Submission to the Ministry for the Environment on the INDC consultation document, ‘New Zealand’s Climate Change Target

Pacific Ecologist magazine
5 min readJan 5, 2016


Peter Barrett, President, for the PIRM Executive Committee. 3 June 2015


We begin our submission by recognising the government’s acceptance of the IPCC AR5 analysis that to have a good chance of limiting global warming to a rise of 2°C the world can emit no more than another ~900 billion tonnes ofCO2. Without huge national and global efforts this will be exceeded at current rates by 2035 (Discussion Document Fig. 1).

Decision-making in New Zealand on our Intended Nationally Determined Contribution (INDC) requires us also to face our own record on CO2 emissions, which shows them to be still rising today and projected to rise for the next several decades (Figure 1-left). We will argue that New Zealand needs a different medium and long term strategy focussing on CO2 reduction by transitioning from fossil fuels to a range of renewable energy options. These are technically feasible but financially disadvantaged in an accounting system that externalises environmental costs.

Objectives for our contribution

We agree with all three key objectives, and consider all to be equally important.

i) Fair and ambitious for us means we should at a minimum aim for 100% renewable electricity. The range of opportunities (wind, solar, wave, tidal geothermal) give us significant advantage over most other countries for fossil fuel reduction, especially with the move to electrification of vehicle and public transport fleets. We are less concerned with agricultural emissions from animals since they introduce no additional ancient carbon into the atmosphere.

ii) Costs and impacts on society well managed means that we consider all costs involved, including health and environmental, and both near and long term, along with our year on year living costs. We should not be running down the environment simply to keep our economy afloat.

iii) It must guide NZ over the long term. In doing so we should aim to lead, as are other small countries with well educated people and the range of opportunities presented by our benign climate and environment.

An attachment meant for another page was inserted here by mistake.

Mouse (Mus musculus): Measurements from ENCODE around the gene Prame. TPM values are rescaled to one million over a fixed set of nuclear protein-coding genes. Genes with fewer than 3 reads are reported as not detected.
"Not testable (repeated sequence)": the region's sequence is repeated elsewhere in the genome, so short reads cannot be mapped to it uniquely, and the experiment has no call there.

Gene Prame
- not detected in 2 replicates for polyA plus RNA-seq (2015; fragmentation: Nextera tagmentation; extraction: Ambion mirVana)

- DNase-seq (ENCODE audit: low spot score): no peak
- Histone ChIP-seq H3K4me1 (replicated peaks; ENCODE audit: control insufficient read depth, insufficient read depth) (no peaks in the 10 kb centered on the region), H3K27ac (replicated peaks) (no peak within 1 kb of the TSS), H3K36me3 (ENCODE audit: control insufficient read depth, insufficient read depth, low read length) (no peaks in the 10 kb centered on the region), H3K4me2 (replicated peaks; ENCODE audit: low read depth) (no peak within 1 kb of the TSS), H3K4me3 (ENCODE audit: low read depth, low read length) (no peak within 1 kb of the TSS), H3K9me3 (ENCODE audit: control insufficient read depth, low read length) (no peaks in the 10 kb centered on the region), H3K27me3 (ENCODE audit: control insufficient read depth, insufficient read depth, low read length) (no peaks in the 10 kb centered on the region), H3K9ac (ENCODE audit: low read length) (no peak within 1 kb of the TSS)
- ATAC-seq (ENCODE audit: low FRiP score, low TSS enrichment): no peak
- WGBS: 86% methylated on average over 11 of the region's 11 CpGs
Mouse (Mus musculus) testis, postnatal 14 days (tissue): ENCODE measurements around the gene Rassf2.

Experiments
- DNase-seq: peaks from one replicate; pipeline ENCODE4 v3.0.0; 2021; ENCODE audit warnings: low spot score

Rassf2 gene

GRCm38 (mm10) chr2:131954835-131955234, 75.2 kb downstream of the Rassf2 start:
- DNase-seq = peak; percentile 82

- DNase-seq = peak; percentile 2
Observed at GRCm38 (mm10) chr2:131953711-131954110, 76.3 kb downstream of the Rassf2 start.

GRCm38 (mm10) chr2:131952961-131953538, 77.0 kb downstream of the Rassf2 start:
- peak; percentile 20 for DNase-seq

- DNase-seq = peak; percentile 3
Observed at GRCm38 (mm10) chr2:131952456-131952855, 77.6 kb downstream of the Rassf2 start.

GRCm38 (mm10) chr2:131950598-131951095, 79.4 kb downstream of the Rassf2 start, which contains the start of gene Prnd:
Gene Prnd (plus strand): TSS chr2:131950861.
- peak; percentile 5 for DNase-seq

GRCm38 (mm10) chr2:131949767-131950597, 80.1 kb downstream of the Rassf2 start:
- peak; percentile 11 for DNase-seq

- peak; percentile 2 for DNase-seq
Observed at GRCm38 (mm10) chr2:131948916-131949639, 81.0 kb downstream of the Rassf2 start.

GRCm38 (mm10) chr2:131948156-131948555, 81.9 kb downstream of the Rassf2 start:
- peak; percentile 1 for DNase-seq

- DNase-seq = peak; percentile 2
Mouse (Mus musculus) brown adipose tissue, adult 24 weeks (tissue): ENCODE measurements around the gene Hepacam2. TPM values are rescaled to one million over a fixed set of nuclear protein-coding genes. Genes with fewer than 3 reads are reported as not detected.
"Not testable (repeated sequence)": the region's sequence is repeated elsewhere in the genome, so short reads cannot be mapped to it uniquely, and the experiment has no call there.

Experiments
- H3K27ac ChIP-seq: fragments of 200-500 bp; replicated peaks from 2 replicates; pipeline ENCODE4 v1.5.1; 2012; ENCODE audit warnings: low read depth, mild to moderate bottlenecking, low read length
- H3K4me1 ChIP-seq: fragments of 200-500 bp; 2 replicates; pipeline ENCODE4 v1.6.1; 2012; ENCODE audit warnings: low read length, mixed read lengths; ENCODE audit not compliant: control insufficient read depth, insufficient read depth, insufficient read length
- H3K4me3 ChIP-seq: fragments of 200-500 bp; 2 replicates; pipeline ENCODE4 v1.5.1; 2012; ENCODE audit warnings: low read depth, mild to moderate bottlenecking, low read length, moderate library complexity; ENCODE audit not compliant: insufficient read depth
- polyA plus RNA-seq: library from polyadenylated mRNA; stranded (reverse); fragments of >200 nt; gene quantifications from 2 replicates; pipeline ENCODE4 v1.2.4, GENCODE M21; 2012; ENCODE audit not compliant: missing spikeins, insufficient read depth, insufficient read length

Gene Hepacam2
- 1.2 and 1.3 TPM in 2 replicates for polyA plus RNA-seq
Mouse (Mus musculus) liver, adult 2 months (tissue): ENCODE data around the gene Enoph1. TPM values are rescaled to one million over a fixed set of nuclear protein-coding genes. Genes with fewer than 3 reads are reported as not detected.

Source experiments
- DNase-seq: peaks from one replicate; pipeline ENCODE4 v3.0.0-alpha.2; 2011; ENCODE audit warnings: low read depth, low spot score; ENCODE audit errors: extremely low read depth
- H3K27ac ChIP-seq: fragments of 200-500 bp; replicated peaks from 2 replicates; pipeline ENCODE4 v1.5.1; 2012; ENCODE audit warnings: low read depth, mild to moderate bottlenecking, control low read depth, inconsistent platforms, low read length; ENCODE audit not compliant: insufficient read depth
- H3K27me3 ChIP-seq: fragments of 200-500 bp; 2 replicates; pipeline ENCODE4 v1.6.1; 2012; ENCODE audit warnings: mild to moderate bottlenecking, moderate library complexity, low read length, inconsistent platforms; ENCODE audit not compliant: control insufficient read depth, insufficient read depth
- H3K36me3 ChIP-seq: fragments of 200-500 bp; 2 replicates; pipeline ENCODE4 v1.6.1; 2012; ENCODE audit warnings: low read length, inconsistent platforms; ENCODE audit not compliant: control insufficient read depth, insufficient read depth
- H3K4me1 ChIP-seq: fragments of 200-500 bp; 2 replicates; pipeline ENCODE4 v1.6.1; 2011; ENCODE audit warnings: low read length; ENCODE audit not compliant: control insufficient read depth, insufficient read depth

What would be a fair contribution for New Zealand?

Figure 2 in the Discussion Document is a good summary of greenhouse gas emissions. The commentary on page 8 focusses on what are seen as difficulties in planning significant emissions reductions, but does not take account of the science. This reminds us that CO2, which contributes to 80% of global warming, should be the focus for emissions reduction because of its long life in the atmosphere (thousands of years). In NZ we are well placed to reduce our CO2 emissions by 90% through electrification of our energy and transport sectors. This does not mean ignoring agricultural gases, where research is already showing how we can expect dramatic curtailment of both methane and nitrous oxide, if adequate investment is made.

Our commitment should be comparable with other countries of our size and role in the world — eg Denmark which is leading by example with a bold plan to be fossil-fuel independent by 2050. The strategy was developed over a period of three to four years starting with the establishment of the Danish Commission on Climate Change Policy to analyse how to achieve the 2050 goal. It contains a suite of milestones and policy actions, with an estimated total cost of 0.5% of GDP by 2050. For NZ even 40% below 1990 levels by 2030, as Norway and the EU are committing to, represents a huge challenge because our emissions have been allowed to rise to ~40% above 1990 levels, and credible pathways will need to be found. But the world is rapidly approaching the end of “business as usual” and we should aim to do what is necessary to meet it.